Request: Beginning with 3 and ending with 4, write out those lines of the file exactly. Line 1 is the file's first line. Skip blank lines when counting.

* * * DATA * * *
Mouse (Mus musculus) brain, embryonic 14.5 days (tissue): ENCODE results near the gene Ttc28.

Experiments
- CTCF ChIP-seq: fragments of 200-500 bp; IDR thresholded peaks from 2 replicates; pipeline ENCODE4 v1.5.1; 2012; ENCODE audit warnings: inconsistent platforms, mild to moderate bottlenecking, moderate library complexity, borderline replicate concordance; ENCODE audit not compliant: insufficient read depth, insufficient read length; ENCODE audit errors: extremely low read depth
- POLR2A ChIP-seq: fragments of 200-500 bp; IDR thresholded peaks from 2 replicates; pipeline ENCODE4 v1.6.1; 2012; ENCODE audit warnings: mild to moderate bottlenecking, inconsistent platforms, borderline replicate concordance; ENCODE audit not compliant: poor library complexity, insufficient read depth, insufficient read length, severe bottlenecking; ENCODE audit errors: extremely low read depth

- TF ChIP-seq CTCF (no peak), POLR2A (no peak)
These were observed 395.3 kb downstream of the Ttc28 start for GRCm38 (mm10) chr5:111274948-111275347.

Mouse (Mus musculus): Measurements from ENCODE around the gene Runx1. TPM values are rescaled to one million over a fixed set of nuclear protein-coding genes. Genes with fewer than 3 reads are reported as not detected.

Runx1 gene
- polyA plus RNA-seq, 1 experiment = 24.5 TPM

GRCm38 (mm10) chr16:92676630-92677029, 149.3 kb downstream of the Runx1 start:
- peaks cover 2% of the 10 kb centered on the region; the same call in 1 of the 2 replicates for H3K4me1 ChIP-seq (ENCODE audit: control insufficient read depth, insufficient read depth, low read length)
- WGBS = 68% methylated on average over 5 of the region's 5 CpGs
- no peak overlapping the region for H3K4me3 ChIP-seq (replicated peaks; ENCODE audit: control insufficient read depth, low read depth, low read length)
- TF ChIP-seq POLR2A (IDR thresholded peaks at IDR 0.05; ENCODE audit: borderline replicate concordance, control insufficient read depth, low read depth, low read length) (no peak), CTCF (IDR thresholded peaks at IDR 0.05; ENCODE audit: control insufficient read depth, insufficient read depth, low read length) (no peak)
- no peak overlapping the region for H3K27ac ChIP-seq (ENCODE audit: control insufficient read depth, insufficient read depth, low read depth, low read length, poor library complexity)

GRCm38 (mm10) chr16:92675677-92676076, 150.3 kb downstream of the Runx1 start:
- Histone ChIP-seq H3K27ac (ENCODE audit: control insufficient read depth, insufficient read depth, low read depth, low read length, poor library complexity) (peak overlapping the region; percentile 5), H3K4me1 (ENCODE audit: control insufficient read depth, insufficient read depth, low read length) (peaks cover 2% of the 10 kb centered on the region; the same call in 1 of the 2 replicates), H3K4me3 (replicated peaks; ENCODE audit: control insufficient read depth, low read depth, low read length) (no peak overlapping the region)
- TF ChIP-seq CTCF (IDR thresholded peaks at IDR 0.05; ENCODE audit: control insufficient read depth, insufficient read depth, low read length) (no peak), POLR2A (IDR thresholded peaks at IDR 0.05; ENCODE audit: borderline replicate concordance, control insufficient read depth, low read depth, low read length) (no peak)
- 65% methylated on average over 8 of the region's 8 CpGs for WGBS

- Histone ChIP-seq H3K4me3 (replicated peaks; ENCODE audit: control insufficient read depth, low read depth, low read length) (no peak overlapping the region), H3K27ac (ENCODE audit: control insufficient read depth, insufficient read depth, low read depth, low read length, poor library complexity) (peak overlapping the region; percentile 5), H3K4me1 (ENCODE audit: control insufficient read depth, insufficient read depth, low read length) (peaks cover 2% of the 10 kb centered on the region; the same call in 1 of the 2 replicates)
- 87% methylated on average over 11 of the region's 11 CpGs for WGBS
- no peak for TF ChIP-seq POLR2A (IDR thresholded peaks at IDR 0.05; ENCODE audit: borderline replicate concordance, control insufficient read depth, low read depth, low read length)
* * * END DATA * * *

- CTCF ChIP-seq: fragments of 200-500 bp; IDR thresholded peaks from 2 replicates; pipeline ENCODE4 v1.5.1; 2012; ENCODE audit warnings: inconsistent platforms, mild to moderate bottlenecking, moderate library complexity, borderline replicate concordance; ENCODE audit not compliant: insufficient read depth, insufficient read length; ENCODE audit errors: extremely low read depth
- POLR2A ChIP-seq: fragments of 200-500 bp; IDR thresholded peaks from 2 replicates; pipeline ENCODE4 v1.6.1; 2012; ENCODE audit warnings: mild to moderate bottlenecking, inconsistent platforms, borderline replicate concordance; ENCODE audit not compliant: poor library complexity, insufficient read depth, insufficient read length, severe bottlenecking; ENCODE audit errors: extremely low read depth